If money and time was no object, what research idea would you investigate?

Probably exactly what I’m doing now (coevolution between brood parasites and hosts), which explains why I’m doing it. A little more money and time wouldn’t hurt though!

Who was your PhD supervisor, and what was the best thing you learned from them?

Nick Davies – a deep appreciation of elegant experimental design, dessert wines and all things cuckoo.

Which paper of yours is your favourite?

The paper that arose from my Honours project, because it was my first experience of the biggest buzz of science – the excitement of discovering something about the world for the first time ever.

What is the worst review you’ve ever had?

The memory is too deeply repressed…

Which other evolutionary biologist’s work do you most admire and why?

Nick Davies – he’s a breath of fresh humble air in a world ruled by metric-driven megalomaniacs, he’s the consummate field biologist and he has a mind like a steel trap!

Dawkins or Gould?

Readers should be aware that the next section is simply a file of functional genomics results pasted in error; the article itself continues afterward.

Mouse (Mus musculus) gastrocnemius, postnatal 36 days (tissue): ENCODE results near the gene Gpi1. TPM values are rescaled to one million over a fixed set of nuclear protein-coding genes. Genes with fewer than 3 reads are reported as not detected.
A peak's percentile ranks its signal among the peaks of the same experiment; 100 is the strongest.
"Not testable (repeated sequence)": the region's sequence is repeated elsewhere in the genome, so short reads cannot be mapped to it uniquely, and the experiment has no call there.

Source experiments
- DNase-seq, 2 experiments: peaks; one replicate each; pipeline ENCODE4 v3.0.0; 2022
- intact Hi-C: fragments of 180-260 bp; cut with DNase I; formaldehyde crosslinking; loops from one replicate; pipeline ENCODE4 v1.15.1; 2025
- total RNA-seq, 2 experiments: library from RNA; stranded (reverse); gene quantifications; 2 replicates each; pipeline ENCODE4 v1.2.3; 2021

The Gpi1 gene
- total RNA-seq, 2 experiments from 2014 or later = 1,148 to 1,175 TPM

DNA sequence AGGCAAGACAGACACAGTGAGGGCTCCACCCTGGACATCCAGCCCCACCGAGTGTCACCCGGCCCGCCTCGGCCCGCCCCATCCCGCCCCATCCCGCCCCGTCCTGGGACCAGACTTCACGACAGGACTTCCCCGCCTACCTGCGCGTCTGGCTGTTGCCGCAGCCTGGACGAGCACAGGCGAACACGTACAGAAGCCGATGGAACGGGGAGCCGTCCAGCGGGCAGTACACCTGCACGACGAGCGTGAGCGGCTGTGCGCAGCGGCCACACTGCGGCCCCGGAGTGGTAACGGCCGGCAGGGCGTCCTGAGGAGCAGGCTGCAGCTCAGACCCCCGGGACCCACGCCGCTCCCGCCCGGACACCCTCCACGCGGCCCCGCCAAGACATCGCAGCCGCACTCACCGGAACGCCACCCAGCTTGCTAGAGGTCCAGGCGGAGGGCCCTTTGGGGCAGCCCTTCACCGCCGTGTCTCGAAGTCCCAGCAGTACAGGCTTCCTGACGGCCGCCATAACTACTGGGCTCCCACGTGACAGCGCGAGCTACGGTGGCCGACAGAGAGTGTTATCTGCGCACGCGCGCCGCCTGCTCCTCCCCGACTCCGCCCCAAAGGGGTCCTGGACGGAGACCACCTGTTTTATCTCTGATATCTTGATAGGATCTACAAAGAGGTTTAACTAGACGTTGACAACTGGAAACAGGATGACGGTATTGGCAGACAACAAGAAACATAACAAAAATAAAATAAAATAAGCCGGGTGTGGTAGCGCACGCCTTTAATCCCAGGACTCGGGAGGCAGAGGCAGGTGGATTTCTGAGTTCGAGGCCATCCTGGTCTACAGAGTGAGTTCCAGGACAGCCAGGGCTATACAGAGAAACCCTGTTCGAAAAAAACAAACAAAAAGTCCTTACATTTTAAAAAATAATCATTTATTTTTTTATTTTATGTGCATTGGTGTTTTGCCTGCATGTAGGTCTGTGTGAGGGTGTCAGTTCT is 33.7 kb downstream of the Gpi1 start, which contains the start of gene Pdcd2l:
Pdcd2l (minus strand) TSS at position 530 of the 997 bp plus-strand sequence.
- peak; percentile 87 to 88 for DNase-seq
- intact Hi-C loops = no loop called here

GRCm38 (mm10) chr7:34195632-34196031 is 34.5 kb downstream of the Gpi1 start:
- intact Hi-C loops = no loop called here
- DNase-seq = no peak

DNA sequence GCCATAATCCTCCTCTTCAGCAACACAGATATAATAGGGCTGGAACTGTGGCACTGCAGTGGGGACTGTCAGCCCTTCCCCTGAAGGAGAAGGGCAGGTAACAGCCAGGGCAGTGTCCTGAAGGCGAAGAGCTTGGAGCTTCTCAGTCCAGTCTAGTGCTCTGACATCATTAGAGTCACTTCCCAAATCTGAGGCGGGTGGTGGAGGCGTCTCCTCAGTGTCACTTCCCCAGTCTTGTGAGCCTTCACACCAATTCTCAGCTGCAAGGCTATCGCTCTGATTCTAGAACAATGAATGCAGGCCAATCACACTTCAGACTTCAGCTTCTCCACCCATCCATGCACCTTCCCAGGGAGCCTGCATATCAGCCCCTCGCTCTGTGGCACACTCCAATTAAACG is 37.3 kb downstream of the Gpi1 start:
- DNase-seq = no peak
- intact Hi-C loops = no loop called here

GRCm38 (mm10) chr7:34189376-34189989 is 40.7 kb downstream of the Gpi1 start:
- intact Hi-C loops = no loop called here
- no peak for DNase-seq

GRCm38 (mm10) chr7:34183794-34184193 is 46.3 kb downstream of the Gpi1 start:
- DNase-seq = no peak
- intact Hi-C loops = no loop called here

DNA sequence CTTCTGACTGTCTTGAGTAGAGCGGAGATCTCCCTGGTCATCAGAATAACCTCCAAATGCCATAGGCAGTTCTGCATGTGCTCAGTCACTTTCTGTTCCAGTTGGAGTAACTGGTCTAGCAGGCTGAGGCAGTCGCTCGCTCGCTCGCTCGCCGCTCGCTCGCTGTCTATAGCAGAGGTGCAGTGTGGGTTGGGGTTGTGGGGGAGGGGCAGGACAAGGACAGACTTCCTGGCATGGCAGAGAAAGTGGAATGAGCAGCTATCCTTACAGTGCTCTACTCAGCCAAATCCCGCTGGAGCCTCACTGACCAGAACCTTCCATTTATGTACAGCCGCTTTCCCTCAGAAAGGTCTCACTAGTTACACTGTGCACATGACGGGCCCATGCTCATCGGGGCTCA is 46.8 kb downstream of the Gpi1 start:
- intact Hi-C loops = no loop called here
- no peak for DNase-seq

I’m a die-hard Dawkins fan.

What is your earliest memory?

Hmmm, my earliest memories all involve encounters with animals – is that significant?

What was the last book you read?

‘Flight Behaviour’ by Barbara Kingsolver. Beautifully written, but it isn’t drawing me in as much as her earlier books.

Who would win a fight between a kiwi and an echidna?

Neither – they wouldn’t notice each other.

Cheese or chocolate?

Need you ask?! Behind every great paper (and the rubbish ones too), there’s a great bar of chocolate!

Tell us a secret that your colleagues don’t know about you

I’m a sucker for 90’s dance music.

Dr Naomi Langmore is Australian Research Council Research Fellow in the Research School of Biology at the Australian National University. Most of her research concerns avian behavioural and evolutionary ecology, with particular focus on the coevolution of brood parasites and their host, and on the evolutionary significance of bird song. She will be a plenary speaker at the 2013 Australasian Evolution Society conference in Geelong. For more on her research click here!